A series of ecotourism trainings empowered youth groups to bring life back into West Nusa Tenggara tourism

Through various ecotourism trainings and mentoring, Indecon supported youth groups who are working to develop tourism in Central Lombok regency, West Nusa Tenggara amid COVID-19 pandemic.

Enggra Terfii, 26 years old, still wants to work in the tourism sector after he was forced to go back to his village in Karang Sidemen, North Batukliang district, Central Lombok regency, West Nusa Tenggara, when the hotel where he used to work had to lay-off some of their employees because of the pandemic.

Along with some friends, he reinvigorated the Kelompok Sadar Wisata (Tourism Awareness Group) Sendang Biru to develop the tourism potentials of Karang Sidemen in mid-2021. Located in the area of Mount Rinjani, Karang Sidemen village offers diverse landscapes and sceneries, from hills, rice fields to plantations that can be developed as attractive agro-tourism destinations.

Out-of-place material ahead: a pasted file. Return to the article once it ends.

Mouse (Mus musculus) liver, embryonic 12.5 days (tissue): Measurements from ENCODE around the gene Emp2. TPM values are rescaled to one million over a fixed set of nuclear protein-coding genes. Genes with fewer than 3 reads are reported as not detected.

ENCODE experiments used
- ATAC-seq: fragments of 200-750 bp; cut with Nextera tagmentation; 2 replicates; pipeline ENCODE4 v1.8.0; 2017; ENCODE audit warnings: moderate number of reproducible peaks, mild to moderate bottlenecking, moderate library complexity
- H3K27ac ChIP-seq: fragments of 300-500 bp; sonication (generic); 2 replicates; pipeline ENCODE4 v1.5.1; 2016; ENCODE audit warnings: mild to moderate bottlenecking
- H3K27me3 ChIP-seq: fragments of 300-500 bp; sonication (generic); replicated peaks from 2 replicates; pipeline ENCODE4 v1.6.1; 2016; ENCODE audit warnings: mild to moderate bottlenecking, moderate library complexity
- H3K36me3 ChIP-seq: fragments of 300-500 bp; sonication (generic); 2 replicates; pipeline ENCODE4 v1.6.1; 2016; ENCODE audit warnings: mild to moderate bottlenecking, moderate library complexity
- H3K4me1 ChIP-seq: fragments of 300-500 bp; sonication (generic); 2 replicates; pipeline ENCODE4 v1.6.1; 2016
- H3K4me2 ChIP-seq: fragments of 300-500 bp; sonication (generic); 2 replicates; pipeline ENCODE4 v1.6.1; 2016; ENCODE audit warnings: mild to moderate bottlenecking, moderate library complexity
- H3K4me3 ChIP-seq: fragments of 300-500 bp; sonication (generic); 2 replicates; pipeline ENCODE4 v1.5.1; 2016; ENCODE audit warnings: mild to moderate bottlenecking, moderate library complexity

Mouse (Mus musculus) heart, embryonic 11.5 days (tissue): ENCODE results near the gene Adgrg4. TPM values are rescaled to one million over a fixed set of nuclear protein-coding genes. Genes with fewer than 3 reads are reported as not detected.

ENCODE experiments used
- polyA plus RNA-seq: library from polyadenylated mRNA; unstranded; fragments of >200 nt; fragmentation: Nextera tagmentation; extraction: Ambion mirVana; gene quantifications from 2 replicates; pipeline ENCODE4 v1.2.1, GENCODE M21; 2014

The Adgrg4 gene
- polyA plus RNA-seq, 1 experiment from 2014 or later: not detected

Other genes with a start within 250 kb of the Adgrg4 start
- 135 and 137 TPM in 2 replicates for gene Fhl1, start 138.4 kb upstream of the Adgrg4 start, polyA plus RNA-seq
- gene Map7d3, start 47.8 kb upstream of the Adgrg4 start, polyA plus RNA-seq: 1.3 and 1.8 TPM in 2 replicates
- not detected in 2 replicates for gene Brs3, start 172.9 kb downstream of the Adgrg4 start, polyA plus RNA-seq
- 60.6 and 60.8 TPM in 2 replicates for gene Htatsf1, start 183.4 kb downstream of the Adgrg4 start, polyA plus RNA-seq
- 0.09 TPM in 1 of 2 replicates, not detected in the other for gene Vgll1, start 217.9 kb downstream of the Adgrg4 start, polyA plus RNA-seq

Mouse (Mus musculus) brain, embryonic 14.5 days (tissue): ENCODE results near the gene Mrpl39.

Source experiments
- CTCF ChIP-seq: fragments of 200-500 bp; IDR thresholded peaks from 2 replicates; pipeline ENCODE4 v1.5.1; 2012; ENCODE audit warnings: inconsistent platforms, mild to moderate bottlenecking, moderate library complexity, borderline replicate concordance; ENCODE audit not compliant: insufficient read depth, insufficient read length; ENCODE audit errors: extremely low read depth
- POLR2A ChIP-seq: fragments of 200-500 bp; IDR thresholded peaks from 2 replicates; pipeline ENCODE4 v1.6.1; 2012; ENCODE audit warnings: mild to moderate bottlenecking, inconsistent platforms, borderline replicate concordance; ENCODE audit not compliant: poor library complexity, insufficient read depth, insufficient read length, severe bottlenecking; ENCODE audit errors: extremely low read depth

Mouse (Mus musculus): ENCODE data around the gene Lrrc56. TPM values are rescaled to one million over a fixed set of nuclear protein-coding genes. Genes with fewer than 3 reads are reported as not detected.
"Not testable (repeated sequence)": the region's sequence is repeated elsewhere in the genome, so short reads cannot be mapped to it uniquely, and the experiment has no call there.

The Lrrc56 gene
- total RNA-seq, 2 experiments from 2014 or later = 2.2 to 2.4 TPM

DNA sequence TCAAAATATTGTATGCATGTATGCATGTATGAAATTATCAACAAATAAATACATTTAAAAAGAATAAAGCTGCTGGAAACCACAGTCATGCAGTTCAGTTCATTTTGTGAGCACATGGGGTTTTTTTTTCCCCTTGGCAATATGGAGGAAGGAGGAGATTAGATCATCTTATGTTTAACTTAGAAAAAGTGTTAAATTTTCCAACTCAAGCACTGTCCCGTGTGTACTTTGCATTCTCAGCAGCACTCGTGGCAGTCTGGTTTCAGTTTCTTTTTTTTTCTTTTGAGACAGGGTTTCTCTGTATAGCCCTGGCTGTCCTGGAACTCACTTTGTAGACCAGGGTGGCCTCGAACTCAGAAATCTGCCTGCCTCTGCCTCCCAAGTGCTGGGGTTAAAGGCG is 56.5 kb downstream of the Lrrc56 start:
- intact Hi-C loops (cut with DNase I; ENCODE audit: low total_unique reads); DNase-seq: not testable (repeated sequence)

However, such potentials have not been tapped yet, which puts the tourism development in the village behind other areas in Lombok, such as Kuta Mandalika, Senggigi and Mataram. The development in these areas has attracted a lot of young people from Karang Sidemen, including Enggra, to move away from their own village. He had worked in several hotels in Senggigi and Gili Trawangan after he graduated from Ambarrukmo Tourism Institute (Stipram) in Yogyakarta.

The migration of the young people had further slowed down the development of tourism in Karang Sidemen. Activities held by the tourism awareness group were put on hold until the young people returned to their village when they lost their job because of the pandemic.

“Since the beginning of 2020, I and my friends are committed to building our village by developing Danau Biru as a tourist destination”

said Enggra